On coasts with no significant tidal range, the flow acceleration due to the tides is missing. So there is no defining characteristic “exposed to the flood”. Here, the slowing of the current dominates at river mouths. Dunes on the coast create an additional flow barrier. On uplift coasts, sedimentation in the storage area leads to rapid silting up and thus to delta formation. On submerged coasts, especially in rivers with low bed load, the sedimentation is offset by the continuous rise in sea level. This creates microtidal estuaries , not funnel-shaped, but lagoon-shaped like the Unterwarnow and the Stettiner Haff at the mouth of the Oder . Bays created during the Ice Age can also become estuaries, such as the Traveförde at the mouth of the Trave.
Estuaries, like deltas, are characterized by the transition from fresh water to salt water ( brackish water ), a material transport caused by water movements. This depends on the flow velocity of the fresh water flowing off the river in relation to the tide and the amount of salt water flowing up with it. The tide, in turn, depends on the position of the moon (see spring tide , nipp tide ) and the respective weather conditions (possible storm surge ) and thus results in a very individual change in the animal and plant world from the river area to the sea due to the average water temperature.
Rivers with estuaries
- Amazon - its northern mouth combined with a forming underwater delta
- Río de la Plata - common estuary of Paraná and Uruguay
- Saint Lawrence River
The southeastern Australian state of New South Wales has more than 170 estuaries along more than eleven hundred kilometers of coastline: Since 2006, the state has measured the water temperature comprehensively in 1 m water depth. It shows that brackish water warms up faster than average in the wake of man-made global warming : by almost 2.2 ° in less than 12 years.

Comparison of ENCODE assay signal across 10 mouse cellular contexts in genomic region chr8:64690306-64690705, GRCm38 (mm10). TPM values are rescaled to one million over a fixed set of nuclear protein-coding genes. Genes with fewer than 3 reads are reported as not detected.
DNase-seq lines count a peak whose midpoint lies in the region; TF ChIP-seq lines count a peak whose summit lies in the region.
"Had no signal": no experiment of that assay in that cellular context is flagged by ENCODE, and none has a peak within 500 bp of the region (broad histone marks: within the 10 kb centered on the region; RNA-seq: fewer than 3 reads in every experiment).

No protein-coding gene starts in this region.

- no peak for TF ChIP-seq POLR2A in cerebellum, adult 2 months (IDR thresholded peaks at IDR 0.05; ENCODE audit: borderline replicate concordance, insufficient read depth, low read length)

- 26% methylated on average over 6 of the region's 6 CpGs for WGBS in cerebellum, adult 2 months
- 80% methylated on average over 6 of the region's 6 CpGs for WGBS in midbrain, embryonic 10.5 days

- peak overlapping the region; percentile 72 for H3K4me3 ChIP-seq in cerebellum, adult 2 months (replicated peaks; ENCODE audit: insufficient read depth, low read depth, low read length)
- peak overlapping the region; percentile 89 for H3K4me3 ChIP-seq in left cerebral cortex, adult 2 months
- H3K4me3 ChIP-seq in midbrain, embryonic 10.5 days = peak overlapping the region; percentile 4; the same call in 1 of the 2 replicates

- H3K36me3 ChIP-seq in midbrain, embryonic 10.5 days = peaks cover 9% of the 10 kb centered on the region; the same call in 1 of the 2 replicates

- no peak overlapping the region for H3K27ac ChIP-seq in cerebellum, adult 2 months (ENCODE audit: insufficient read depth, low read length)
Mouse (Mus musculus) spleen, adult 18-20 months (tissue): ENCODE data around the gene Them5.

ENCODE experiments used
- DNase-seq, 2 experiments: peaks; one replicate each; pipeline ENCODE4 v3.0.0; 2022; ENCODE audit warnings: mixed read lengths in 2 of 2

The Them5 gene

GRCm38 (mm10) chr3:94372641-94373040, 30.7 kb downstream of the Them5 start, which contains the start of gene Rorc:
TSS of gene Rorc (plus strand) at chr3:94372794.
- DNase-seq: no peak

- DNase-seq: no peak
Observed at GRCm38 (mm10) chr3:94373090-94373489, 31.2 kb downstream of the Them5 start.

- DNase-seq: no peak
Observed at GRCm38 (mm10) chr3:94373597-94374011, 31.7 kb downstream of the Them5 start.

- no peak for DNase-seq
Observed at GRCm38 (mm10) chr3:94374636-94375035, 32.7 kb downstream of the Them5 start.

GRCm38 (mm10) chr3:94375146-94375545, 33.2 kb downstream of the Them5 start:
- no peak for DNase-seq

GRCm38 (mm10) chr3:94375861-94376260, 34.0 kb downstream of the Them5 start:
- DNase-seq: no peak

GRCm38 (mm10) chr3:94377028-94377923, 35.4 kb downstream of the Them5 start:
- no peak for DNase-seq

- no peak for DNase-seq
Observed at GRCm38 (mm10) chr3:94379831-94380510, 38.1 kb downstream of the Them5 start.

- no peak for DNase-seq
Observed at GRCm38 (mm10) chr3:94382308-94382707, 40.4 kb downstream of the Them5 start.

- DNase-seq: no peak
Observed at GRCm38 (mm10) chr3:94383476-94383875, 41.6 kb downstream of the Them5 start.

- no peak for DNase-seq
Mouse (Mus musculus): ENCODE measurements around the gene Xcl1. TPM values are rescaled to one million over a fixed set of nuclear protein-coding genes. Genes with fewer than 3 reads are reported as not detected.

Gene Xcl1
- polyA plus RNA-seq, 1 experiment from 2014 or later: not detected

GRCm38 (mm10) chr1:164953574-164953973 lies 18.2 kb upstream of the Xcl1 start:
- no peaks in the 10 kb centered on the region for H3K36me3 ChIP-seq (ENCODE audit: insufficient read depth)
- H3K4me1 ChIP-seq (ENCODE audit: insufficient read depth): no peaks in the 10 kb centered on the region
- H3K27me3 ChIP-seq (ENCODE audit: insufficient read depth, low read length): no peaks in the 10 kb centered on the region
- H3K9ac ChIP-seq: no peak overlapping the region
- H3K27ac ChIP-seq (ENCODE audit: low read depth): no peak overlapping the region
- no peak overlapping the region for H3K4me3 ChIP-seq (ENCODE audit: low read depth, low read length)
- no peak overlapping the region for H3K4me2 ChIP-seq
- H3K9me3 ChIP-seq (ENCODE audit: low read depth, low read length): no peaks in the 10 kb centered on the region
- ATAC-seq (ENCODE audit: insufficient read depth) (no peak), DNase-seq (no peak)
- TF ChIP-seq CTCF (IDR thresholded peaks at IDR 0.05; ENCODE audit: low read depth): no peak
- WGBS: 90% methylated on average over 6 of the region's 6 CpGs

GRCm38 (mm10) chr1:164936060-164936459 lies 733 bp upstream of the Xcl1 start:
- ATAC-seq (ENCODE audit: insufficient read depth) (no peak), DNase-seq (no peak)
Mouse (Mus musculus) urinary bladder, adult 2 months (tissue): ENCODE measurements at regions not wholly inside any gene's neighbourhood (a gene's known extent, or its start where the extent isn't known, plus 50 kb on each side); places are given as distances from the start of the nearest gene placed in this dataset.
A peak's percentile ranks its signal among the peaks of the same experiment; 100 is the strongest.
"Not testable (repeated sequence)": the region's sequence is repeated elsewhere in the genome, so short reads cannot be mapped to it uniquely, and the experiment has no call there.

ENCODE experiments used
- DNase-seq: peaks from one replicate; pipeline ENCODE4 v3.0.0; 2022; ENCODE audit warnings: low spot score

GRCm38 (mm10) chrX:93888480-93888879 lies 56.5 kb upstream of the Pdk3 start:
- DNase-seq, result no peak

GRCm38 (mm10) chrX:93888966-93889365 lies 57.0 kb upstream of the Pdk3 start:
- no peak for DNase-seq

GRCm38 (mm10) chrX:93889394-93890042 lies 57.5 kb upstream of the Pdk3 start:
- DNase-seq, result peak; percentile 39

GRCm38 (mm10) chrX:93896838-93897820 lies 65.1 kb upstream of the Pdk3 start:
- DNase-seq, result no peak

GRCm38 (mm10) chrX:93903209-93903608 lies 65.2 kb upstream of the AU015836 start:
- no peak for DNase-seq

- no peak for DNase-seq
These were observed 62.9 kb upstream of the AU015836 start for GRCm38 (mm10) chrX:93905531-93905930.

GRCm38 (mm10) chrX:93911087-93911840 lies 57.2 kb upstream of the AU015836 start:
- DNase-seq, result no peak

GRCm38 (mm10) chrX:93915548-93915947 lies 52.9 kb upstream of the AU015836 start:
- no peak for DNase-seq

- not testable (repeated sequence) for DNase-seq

- Karl-Franz Busch (Ed.): Water (= BI-Taschenlexikon ). 2nd revised edition. VEB Bibliographisches Institut, Leipzig 1988, ISBN 3-323-00202-4 .
- Bulletin 86 ( Memento from October 10, 2007 in the Internet Archive ): various articles on the "Description and analysis of the estuary dynamics in sea waterways" and "Mathematical modeling as an indispensable basis for advice"
- http://www.baw.de/downloads/publik/mitteilungsblaetter/mitteilungsblatt86/weilbeer.pdf (link not available)
- B. Schuchardt, M. Schirmer, G. Janssen, S. Nehring, H. Leuchs: Estuaries and brackish waters. ( Memento from January 31, 2012 in the Internet Archive ) In: F. De Jong, JF Bakker, CJM van Berkel, NMJA Dankers, K. Dahl, C. Gätje, H. Marencic, P. Potel: Wadden Sea Quality Status Report. Wadden Sea Ecosystem No. 9. Common Wadden Sea Secretariat, Trilateral Monitoring and Assessment Group, Quality Status Report Group. Wilhelmshaven 1999. (PDF; 342 kB).
- Frank Ahnert: Introduction to Geomorphology. 4th edition. Ulmer, 2009, ISBN 978-3-8001-2907-2 , 17.2.7 Ästuardelta.
- Andreas Malcherek: Tides and waves. The hydromechanics of coastal waters. Vieweg + Teubner, Wiesbaden 2010, p. 81.
- Unterwarnow as an estuary. (PDF; 574 kB) (No longer available online.) Vzb.baw.de, archived from the original on October 23, 2013 ; Retrieved April 3, 2013 .
- http://www.lung.mv-regierung.de/daten/gewsymp_11_schernewski.pdf (link not available)
- Climate change in Australia - estuaries on the east coast are warming particularly quickly. Accessed January 12, 2020 (German).